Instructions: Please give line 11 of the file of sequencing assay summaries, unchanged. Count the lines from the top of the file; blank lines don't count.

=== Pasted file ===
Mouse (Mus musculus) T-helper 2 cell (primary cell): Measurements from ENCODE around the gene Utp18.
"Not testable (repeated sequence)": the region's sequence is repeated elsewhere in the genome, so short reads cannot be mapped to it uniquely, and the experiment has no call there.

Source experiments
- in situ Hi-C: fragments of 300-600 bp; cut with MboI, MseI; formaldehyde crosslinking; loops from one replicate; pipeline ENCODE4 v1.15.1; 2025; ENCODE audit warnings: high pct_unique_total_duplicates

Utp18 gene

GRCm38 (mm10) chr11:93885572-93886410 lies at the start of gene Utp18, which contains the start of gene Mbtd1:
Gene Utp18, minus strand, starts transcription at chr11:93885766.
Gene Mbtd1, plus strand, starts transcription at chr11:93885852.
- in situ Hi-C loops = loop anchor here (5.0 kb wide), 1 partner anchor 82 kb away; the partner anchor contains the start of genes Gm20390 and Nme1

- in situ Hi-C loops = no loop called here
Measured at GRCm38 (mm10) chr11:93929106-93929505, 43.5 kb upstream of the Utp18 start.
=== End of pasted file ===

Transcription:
Measured at GRCm38 (mm10) chr11:93929106-93929505, 43.5 kb upstream of the Utp18 start.